“If you are the buyer, should you undermine the confidence of the salesperson by making a ridiculously low counter-offer”?
I was recently asked this at the end of giving a keynote speech on cross-cultural negotiations to the Kuwait British Business Forum.
The answer to this question is complex: if you are involved in a “transactional negotiation”, where you’re never likely to be dealing with that person again, this might be an okay strategy. Many of us have been to souks in Greece or Turkey, where we know we have to make an offer of half the asking price if we don’t want to be ripped-off.
Most business negotiations are “relationship-based” rather than transactional – in other words, we will most likely be working with the other party over an extended period of time, so developing a healthy long-term trusting relationship is important. Tough tactics may often be counter-productive in these situations. Remember that negotiation is only a means to an end – to agree a mutually beneficial trading arrangement. If you try to “stitch them up” during the negotiation, it is likely that the ensuing business relationship will be arduous and costly to maintain.
However, even in relationship-based negotiation, we still need to protect ourselves from being beaten-down on price. If we are selling commoditised products, this is hard because everyone knows the cost of an iPhone 5c for example – we all have access to comparison websites, which give buyers more information than they ever had before, which some people believe puts them in the driving seat.
Communicate the value you bring to the customer
To make it harder for the buyer to make direct comparisons with competitor products, it is vital to de-commoditise your offering. For example, our company provides training services. A question we are often asked is “what’s your daily rate”? If we answer this question, the buyer will be able to say “well company x has a lower daily rate than you – can you match that?” The problem here is that we have now positioned ourselves as a commodity broker – selling time.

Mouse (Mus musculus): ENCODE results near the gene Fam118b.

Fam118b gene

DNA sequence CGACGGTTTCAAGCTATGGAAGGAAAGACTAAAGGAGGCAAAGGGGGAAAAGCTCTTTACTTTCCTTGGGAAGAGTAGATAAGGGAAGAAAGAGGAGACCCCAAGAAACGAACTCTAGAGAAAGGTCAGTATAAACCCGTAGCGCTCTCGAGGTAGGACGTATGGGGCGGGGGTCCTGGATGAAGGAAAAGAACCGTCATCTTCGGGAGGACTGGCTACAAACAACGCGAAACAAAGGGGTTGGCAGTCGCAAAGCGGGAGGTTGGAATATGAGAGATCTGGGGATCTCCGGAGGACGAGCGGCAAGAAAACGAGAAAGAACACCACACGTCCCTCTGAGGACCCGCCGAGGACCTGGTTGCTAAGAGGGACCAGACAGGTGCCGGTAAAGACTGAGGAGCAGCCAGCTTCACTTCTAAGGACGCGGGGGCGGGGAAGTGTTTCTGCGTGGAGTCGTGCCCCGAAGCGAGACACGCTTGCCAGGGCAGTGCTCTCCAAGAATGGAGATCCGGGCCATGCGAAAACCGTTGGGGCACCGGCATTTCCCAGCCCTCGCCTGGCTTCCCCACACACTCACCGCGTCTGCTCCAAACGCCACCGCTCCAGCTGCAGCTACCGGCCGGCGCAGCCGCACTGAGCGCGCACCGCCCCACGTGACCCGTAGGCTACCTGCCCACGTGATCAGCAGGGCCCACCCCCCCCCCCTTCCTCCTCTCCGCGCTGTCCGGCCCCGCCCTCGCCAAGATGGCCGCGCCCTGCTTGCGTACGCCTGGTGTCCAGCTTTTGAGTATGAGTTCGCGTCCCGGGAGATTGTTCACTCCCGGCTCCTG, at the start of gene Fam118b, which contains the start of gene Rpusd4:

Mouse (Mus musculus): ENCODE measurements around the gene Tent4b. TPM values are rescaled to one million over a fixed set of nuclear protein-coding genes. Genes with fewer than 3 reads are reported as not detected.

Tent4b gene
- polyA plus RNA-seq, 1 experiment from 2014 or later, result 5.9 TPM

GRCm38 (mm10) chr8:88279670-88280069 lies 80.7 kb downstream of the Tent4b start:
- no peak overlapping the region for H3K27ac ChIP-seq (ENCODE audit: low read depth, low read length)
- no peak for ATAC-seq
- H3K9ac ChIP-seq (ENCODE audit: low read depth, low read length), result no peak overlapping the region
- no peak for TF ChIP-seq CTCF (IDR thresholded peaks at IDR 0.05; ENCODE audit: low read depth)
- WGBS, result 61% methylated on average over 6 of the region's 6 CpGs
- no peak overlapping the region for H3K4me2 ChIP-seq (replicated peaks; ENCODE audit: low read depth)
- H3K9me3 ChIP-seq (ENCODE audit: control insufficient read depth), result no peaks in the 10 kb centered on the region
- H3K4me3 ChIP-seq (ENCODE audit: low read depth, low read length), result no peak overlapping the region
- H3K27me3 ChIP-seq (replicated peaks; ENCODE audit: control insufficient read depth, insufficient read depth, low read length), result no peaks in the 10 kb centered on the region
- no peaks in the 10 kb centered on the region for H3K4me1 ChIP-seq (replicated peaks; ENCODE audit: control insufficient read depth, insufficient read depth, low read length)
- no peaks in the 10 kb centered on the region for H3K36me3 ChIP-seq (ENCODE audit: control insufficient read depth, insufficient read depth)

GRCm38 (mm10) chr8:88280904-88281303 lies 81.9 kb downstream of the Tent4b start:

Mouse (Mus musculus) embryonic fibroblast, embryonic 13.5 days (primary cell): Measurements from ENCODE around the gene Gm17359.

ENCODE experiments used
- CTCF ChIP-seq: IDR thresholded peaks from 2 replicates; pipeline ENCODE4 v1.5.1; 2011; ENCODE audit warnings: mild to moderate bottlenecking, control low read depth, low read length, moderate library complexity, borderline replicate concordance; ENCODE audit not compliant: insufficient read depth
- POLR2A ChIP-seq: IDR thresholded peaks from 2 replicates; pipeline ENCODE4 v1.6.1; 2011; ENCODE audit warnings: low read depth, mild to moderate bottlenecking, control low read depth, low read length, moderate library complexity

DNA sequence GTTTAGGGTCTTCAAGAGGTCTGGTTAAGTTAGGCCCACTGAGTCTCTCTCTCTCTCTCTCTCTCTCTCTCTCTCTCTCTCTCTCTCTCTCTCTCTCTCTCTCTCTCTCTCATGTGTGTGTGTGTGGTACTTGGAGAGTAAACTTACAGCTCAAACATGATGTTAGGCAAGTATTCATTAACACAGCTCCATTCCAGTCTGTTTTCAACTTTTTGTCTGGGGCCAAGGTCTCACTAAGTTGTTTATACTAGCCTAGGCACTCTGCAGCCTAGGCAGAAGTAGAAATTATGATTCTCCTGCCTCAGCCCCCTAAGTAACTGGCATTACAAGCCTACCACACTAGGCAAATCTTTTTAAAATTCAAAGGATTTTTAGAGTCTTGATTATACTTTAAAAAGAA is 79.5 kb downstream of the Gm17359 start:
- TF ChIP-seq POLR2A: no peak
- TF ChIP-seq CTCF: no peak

To avoid this pitfall we need to sell on the value we create for our customers. To give an example, we package our negotiation skills program to include online pre-assessment, training, simulations, follow-up work, feedback and post-assessment. This has the benefit of making direct comparisons with competitors much harder and thus make us less vulnerable to price concessions.
Even more important, is how we position ourselves. Our positioning is: “Others teach negotiation … WE CREATE NEGOTIATORS”. We back this up with figures showing that on average each delegate that takes our program will save £20,000 in the following month. By communicating this, the benefits of our offering become so apparent to the buyer that haggling over price slips way down their agenda.
This in effect introduces a “unique selling proposition” (or USP) which makes us less dependent on competing on price than communicating the value we bring, and creating an “emotional hook” for the customer. In a best case scenario, the buyer will be so concerned that they reach a deal with us that they won’t risk haggling over price!
Strategies such as these help put the seller back in the driving seat and counter the myth I hear so often that the buyer has the power. Next post, I will be looking at what you should do if you do get asked for a price concession.
Watch our five top tips for negotiators video or find out more about our negotiation skill training on our website or better still join me at one of my complimentary seminars for the perfect opportunity to discover the secrets behind win-win negotiation and gain advantage over your competitors.Negotiation cross-cultural negotiations, negotiation, sales, salesperson, selling